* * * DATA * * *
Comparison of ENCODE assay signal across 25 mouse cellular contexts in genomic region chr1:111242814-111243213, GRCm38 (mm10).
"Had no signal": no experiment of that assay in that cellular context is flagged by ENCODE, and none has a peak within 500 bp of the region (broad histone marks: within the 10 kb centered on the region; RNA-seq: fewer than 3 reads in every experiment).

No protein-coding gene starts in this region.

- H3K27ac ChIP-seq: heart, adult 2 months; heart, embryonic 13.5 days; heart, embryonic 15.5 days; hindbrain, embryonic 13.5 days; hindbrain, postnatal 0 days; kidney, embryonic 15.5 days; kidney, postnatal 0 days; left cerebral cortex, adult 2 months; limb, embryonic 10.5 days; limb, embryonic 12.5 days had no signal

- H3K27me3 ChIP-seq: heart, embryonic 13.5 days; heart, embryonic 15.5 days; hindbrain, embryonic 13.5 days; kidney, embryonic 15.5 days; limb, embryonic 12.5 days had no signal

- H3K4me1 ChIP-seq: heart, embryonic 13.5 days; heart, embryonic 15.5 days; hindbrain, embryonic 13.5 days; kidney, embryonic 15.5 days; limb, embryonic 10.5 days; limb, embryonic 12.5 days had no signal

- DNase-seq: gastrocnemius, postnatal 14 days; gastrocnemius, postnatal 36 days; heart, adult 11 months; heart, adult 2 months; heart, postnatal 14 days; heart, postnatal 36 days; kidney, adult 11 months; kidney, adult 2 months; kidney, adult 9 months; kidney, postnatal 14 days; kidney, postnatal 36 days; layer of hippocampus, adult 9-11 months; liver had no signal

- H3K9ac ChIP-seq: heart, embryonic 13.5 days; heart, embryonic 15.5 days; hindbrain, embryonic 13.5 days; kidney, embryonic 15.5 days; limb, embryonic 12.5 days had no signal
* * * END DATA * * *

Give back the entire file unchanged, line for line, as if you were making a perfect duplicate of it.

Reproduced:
Comparison of ENCODE assay signal across 25 mouse cellular contexts in genomic region chr1:111242814-111243213, GRCm38 (mm10).
"Had no signal": no experiment of that assay in that cellular context is flagged by ENCODE, and none has a peak within 500 bp of the region (broad histone marks: within the 10 kb centered on the region; RNA-seq: fewer than 3 reads in every experiment).

No protein-coding gene starts in this region.

- H3K27ac ChIP-seq: heart, adult 2 months; heart, embryonic 13.5 days; heart, embryonic 15.5 days; hindbrain, embryonic 13.5 days; hindbrain, postnatal 0 days; kidney, embryonic 15.5 days; kidney, postnatal 0 days; left cerebral cortex, adult 2 months; limb, embryonic 10.5 days; limb, embryonic 12.5 days had no signal

- H3K27me3 ChIP-seq: heart, embryonic 13.5 days; heart, embryonic 15.5 days; hindbrain, embryonic 13.5 days; kidney, embryonic 15.5 days; limb, embryonic 12.5 days had no signal

- H3K4me1 ChIP-seq: heart, embryonic 13.5 days; heart, embryonic 15.5 days; hindbrain, embryonic 13.5 days; kidney, embryonic 15.5 days; limb, embryonic 10.5 days; limb, embryonic 12.5 days had no signal

- DNase-seq: gastrocnemius, postnatal 14 days; gastrocnemius, postnatal 36 days; heart, adult 11 months; heart, adult 2 months; heart, postnatal 14 days; heart, postnatal 36 days; kidney, adult 11 months; kidney, adult 2 months; kidney, adult 9 months; kidney, postnatal 14 days; kidney, postnatal 36 days; layer of hippocampus, adult 9-11 months; liver had no signal

- H3K9ac ChIP-seq: heart, embryonic 13.5 days; heart, embryonic 15.5 days; hindbrain, embryonic 13.5 days; kidney, embryonic 15.5 days; limb, embryonic 12.5 days had no signal